• Complementing Member States' consumer policies.
  • Collecting consumer-related data to support the development of legislative proposals and other initiatives.

There are many examples of Europe-wide rules supported by Labour MEPs that benefit consumers. For example, there are now fines for airlines for deliberate overbooking, as well as doubled cash compensation for stranded air passengers with the right to meals, refreshments and hotel accommodation if necessary while passengers wait.

Children under three are banned from travelling in cars without a baby or child seat.

UK consumers are also benefiting from cheaper car prices. The so-called ‘block exemption', which allowed car manufacturers to sell new cars exclusively through agreed dealerships expired in 2002. Since 2003, new rules increase competition and flexibility, allowing dealers to sell more than one brand at the same site. The result is lower prices for all.

EU-wide rules also provide for a seven-day ‘cooling off' period for people to change their minds about any purchase made by phone or mail order.

More growth, more jobs

To be competitive in today's globalised marketplace, Britain and Europe need news jobs and a skilled workforce. Research and development (R&D) is an engine of job creation. EU Member States plan to increase R&D spending by more than 50% between 2001 and 2010.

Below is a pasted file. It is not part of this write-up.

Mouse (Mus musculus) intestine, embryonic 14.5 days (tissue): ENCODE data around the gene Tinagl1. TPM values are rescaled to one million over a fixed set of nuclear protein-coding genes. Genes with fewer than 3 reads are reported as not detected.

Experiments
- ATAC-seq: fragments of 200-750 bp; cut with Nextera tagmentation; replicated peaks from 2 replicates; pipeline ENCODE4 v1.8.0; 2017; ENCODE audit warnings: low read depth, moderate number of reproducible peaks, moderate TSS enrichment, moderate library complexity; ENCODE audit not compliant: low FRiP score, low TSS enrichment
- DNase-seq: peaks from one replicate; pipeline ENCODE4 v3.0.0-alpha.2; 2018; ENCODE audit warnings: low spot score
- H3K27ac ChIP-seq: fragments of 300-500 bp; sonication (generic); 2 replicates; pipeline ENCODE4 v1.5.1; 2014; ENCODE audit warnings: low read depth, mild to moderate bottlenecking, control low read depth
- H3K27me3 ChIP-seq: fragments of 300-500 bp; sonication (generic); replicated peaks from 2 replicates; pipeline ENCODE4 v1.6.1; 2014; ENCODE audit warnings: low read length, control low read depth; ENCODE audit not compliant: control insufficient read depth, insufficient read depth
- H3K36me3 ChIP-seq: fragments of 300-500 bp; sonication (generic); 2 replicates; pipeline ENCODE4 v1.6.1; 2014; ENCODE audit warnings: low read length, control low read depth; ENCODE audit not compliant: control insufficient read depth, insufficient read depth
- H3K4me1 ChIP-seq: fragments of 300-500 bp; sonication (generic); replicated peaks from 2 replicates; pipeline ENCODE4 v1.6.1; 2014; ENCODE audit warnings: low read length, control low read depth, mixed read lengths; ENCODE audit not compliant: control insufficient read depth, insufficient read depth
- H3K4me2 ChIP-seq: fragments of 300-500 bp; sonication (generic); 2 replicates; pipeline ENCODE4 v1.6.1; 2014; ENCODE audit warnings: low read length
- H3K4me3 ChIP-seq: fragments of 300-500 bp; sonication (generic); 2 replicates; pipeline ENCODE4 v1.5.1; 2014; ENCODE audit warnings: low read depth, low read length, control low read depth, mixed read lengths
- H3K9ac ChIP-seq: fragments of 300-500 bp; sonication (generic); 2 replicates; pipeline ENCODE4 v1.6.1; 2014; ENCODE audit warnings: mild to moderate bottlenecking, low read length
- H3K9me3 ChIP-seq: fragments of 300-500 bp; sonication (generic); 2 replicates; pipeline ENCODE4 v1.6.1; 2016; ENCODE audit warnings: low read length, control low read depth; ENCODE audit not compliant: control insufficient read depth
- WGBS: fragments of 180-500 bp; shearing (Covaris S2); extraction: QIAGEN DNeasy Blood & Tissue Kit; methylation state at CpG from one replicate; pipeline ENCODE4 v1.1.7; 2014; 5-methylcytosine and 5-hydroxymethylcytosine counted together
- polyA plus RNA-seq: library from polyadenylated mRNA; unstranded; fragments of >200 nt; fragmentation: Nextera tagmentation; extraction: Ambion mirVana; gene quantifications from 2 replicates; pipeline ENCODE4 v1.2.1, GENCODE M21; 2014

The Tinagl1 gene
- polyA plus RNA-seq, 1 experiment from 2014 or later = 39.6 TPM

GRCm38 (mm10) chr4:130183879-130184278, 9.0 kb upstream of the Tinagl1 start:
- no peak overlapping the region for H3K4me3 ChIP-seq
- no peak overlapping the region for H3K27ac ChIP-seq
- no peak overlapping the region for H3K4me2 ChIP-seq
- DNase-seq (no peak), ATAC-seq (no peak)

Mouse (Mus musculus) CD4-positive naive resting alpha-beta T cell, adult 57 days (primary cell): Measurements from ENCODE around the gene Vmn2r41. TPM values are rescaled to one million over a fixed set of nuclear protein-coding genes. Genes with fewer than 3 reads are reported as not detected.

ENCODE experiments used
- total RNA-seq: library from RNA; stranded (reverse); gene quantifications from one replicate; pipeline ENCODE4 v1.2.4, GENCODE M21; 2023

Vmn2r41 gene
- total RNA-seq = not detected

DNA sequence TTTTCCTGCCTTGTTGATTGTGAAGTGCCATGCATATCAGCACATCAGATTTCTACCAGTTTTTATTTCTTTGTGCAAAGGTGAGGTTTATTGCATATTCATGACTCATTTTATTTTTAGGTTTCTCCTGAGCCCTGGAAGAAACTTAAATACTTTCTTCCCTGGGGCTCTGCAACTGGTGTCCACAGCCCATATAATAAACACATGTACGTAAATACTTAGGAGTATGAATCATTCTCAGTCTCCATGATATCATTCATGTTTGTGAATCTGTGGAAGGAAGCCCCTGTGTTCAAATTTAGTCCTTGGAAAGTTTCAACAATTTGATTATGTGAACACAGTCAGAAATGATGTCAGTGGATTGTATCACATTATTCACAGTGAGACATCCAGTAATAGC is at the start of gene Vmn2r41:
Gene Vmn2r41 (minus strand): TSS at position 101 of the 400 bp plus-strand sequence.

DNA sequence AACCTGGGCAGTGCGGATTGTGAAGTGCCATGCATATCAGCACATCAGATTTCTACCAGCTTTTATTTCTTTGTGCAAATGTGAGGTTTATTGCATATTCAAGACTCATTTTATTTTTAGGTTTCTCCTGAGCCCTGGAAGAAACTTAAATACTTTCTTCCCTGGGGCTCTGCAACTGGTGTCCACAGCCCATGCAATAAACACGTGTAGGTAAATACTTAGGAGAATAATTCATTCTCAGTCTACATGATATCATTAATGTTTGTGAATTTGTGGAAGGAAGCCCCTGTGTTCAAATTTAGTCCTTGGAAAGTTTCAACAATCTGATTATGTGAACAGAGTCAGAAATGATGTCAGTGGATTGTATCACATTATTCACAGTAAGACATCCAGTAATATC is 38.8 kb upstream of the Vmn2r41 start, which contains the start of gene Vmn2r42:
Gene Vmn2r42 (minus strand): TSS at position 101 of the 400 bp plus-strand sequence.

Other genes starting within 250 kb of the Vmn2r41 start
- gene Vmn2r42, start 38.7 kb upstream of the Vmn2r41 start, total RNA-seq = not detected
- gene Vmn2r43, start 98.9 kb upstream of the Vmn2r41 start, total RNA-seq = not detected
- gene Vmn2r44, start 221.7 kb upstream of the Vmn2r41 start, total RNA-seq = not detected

One third of the European Union's budget - around ₤26.3 billion (€40 billion) annually - is spent on attracting investment and creating jobs in disadvantaged regions, as well as training unemployed or under-qualified workers.

Thanks to EU financial support, people in countries such as Ireland, Portugal and Spain are much better off than they were 20 years ago. In Wales alone, citizens have benefited from ₤1.5 billion of European regional funding since 2000, bringing more and better jobs and regenerating communities. (Other benefits/transfers can be added later.)

A Europe of opportunities for young people